Now, don’t get me wrong, I understand the desire for a good picture. Sometimes, it’s not even tied to the desire for likes or for a rush of adrenaline – you just want to have a picture you’re proud of. However, studies are being conducted to determine whether or not selfies can actually be linked to narcissism or psychopathy. As of right now, findings are indicating there is a link between narcissism and selfies. However, this appears to be more so with men than women – since women are more prone to use social media for connecting and sharing; according to Gwendolyn Seidman, Ph.D in Psychology Today. Additionally, people with Body Dysmorphic Disorder (a mental disorder which holds obsessive preoccupation with a perceived defect in one's appearance, viewed as so severe as to warrant exceptional measures to hide or fix it), can be especially vulnerable as they can lack the self-control to walk away from their fixation. Many will obsessively and compulsively take and retake selfies trying to get one they deem worthy. This disorder has even led to the first documented case of attempted suicide related to “selfie addiction" – a nineteen year old British teen. Luckily for him, he is being treated and did not become the first documented casualty.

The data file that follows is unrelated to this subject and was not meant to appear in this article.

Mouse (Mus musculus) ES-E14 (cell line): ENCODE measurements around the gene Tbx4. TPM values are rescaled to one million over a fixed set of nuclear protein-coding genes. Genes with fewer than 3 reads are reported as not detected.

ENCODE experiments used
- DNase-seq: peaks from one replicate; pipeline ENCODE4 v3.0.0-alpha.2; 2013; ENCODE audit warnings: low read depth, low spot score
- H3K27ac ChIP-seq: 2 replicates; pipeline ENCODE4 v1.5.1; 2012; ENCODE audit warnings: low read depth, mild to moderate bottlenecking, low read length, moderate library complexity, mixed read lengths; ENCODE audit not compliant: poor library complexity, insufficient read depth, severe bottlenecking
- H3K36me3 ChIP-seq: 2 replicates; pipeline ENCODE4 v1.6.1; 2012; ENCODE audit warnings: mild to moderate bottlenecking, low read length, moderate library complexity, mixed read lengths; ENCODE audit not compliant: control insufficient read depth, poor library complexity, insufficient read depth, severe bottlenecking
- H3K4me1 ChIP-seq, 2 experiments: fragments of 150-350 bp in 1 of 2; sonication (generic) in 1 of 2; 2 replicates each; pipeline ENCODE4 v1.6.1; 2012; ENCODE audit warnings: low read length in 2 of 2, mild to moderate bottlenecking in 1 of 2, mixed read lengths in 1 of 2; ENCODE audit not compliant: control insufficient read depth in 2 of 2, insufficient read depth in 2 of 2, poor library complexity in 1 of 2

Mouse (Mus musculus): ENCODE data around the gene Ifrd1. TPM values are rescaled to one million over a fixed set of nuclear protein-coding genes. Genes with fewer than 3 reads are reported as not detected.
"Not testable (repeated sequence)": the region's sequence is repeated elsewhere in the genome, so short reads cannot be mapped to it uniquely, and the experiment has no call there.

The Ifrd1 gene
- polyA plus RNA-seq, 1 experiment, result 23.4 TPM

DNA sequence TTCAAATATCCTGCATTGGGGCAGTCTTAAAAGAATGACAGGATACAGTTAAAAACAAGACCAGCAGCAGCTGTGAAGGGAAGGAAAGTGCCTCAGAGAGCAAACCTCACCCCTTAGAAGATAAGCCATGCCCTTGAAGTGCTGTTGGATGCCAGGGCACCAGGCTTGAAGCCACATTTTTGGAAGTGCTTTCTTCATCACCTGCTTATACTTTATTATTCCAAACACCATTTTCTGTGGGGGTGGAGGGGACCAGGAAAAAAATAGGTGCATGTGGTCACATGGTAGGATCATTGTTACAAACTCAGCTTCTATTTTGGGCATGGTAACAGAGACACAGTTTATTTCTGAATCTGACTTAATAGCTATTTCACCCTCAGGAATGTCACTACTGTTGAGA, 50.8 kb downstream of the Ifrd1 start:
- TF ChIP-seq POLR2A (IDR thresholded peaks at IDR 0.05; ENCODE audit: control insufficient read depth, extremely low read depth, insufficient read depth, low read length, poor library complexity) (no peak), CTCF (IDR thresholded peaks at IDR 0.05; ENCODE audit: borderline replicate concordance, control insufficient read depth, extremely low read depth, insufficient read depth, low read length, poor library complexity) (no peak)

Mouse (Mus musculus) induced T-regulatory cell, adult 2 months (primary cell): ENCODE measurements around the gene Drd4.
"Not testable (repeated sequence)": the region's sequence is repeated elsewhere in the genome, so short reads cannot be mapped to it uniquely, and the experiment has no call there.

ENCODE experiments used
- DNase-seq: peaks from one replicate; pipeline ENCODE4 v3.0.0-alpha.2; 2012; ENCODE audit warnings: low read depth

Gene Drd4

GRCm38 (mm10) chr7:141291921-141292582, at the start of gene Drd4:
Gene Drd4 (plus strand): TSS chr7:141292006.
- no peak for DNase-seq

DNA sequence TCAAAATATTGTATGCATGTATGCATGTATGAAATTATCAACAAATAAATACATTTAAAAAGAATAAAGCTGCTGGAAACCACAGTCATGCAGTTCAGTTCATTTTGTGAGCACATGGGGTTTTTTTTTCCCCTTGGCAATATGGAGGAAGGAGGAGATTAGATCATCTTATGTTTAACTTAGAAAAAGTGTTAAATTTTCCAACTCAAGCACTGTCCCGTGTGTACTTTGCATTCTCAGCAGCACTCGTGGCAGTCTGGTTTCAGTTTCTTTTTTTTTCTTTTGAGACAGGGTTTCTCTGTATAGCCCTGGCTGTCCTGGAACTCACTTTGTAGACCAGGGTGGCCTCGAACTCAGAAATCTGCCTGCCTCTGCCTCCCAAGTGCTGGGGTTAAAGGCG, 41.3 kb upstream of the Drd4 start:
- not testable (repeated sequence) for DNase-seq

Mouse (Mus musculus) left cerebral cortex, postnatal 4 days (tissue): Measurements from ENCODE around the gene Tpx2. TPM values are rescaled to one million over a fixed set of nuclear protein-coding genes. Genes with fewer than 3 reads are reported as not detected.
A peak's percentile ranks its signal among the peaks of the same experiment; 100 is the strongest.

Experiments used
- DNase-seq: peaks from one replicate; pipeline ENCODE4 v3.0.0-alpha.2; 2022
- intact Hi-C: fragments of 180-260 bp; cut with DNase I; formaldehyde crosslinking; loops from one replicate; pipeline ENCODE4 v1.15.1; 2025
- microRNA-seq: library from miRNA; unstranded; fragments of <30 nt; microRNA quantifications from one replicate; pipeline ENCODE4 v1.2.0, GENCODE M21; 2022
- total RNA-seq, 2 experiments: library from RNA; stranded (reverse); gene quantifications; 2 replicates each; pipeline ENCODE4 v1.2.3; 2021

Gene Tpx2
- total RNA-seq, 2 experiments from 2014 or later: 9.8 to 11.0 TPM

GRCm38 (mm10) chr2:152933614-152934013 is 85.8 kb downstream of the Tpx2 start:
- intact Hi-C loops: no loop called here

5 Tips To Stay Selfie Safe

Selfies aren’t going anywhere, but here are some common sense ways you can stay safe and have fun with them, too.

1. Stay Behind the Line

If there’s a yellow line, a string, a divider, or some other known way to keep the public from crossing into potentially dangerous territory – adhere to it with your selfie indulgence, would you please? A Polish couple died last year after moving beyond the safety barrier at a cliffside in Cabo da Raca, Portugal to get their selfie. They left behind their two young children who watched the events unfold. I cannot stress this enough, extreme selfies aren’t worth the risk.